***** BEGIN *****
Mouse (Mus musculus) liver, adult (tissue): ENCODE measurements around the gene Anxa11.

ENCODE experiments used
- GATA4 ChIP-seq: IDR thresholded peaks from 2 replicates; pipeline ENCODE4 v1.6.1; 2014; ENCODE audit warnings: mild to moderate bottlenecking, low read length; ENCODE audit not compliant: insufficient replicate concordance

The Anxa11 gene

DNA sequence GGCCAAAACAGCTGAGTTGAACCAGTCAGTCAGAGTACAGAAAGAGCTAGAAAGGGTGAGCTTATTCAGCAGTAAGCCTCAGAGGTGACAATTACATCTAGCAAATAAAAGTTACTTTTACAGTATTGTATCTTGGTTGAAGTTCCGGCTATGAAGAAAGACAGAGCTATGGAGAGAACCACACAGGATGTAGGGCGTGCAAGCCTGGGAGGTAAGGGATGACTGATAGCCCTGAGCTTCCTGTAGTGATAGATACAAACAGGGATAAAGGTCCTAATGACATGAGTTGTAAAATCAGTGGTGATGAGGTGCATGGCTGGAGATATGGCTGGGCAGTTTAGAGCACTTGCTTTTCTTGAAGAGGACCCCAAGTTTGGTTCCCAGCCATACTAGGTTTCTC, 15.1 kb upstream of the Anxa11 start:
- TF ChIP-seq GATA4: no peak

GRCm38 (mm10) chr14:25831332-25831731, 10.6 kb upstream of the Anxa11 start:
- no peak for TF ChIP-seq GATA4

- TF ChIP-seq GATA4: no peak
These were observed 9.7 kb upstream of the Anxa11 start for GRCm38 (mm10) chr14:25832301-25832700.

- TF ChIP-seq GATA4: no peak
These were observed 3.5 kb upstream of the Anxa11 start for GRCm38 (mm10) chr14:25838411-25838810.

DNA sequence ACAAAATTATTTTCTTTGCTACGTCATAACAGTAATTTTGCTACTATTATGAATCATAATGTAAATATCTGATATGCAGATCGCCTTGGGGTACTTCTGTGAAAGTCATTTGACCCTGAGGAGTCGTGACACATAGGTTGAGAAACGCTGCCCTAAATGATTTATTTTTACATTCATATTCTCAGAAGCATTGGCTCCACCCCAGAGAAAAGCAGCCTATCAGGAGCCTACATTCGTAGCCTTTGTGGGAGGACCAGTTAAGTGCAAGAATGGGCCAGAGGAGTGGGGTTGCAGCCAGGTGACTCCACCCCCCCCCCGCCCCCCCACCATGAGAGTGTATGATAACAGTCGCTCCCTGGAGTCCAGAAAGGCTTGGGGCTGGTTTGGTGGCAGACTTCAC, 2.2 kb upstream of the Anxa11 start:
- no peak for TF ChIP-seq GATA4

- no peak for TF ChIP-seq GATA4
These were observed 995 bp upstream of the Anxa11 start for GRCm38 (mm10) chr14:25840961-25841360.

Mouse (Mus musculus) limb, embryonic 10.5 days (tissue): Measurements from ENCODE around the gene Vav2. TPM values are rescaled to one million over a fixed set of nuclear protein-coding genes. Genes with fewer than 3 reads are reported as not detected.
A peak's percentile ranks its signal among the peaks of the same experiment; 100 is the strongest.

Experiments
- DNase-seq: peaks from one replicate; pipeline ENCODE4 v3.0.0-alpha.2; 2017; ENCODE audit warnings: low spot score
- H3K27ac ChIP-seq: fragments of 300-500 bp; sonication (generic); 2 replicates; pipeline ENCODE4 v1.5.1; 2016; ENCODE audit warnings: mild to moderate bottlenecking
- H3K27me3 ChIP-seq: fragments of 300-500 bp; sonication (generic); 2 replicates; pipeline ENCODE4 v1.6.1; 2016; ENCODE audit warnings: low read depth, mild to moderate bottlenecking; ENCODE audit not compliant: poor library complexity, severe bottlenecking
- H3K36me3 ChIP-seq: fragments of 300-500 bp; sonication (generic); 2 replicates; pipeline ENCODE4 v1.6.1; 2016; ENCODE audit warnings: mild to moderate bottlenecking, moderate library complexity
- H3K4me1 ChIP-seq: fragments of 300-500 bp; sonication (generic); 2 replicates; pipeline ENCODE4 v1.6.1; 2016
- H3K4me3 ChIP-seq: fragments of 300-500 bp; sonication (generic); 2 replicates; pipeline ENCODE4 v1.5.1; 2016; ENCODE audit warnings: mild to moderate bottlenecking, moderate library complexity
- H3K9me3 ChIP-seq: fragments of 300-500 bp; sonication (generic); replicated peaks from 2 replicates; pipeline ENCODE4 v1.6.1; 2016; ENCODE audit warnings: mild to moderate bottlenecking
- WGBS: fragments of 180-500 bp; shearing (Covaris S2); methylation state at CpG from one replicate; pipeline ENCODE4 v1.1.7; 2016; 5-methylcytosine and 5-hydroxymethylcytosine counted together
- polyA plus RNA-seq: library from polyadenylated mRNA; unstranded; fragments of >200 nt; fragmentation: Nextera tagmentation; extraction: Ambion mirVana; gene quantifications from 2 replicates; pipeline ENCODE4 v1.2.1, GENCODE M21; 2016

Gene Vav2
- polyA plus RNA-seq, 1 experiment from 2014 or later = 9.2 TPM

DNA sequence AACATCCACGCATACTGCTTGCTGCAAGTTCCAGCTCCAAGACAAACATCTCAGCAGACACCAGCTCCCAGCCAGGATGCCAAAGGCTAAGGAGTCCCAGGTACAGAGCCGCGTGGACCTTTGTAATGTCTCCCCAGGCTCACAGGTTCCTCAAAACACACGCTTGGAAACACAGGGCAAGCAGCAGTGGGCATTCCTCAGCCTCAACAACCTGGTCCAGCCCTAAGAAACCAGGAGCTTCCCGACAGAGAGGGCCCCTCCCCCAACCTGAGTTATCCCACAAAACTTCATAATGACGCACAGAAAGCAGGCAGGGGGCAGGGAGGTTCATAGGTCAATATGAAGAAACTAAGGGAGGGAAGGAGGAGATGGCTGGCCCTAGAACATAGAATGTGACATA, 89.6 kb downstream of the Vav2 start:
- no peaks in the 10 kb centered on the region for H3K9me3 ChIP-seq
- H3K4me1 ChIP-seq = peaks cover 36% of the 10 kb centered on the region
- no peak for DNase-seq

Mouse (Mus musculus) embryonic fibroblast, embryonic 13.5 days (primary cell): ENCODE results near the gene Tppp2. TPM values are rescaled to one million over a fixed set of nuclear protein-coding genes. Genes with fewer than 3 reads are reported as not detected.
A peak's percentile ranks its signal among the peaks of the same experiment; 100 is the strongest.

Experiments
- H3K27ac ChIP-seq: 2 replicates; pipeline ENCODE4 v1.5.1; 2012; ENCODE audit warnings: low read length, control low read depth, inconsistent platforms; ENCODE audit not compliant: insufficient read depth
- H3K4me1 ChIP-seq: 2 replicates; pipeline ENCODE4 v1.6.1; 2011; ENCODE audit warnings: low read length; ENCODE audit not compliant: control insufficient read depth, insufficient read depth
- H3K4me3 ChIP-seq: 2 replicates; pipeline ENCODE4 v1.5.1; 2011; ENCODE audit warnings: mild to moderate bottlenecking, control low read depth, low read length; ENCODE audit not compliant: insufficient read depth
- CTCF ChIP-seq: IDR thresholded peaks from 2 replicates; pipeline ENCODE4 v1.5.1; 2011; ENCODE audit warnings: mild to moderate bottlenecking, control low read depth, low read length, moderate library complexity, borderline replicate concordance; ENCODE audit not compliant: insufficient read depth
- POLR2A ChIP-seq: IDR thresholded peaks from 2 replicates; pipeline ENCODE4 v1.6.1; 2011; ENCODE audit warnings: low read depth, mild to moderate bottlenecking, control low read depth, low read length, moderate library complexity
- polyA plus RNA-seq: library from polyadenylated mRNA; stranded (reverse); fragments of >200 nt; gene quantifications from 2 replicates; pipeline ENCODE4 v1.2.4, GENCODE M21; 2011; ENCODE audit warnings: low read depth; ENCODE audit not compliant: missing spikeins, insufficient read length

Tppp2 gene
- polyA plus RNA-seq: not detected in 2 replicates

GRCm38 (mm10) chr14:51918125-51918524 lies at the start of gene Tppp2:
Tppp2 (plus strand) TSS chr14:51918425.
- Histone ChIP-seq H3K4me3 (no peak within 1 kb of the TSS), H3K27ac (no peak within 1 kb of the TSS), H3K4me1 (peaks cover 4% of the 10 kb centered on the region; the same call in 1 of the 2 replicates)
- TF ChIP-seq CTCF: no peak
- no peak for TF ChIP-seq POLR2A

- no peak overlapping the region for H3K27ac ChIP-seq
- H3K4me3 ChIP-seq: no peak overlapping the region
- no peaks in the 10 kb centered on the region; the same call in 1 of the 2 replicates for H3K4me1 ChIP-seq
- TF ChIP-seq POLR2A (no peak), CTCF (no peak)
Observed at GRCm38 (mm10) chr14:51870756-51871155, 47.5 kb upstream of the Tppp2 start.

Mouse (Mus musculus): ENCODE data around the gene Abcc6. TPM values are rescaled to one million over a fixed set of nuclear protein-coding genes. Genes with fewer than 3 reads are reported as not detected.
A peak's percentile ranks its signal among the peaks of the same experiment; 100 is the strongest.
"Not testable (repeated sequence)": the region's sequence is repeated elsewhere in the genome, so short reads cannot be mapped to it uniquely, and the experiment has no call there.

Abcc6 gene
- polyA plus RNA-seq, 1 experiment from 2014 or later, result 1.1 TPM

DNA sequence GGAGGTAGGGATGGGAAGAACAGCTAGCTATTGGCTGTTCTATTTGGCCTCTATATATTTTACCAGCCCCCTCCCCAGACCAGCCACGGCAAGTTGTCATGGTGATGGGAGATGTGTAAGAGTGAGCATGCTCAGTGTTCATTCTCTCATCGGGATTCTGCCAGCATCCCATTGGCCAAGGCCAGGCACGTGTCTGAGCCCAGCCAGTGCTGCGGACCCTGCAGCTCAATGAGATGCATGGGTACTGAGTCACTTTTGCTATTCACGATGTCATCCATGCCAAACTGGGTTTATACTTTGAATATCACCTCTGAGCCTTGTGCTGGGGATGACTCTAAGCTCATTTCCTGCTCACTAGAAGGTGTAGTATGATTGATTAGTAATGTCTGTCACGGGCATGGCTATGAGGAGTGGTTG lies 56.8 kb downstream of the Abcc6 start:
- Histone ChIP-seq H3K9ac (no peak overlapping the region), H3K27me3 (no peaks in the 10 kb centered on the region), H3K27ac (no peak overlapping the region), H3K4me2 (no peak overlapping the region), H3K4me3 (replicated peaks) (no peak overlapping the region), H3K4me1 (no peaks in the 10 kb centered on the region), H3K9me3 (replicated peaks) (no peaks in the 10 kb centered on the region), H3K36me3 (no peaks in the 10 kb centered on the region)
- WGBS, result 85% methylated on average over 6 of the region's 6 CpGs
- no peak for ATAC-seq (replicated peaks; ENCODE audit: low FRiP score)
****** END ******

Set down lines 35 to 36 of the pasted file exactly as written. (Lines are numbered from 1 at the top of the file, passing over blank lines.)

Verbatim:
Mouse (Mus musculus) embryonic fibroblast, embryonic 13.5 days (primary cell): ENCODE results near the gene Tppp2. TPM values are rescaled to one million over a fixed set of nuclear protein-coding genes. Genes with fewer than 3 reads are reported as not detected.
A peak's percentile ranks its signal among the peaks of the same experiment; 100 is the strongest.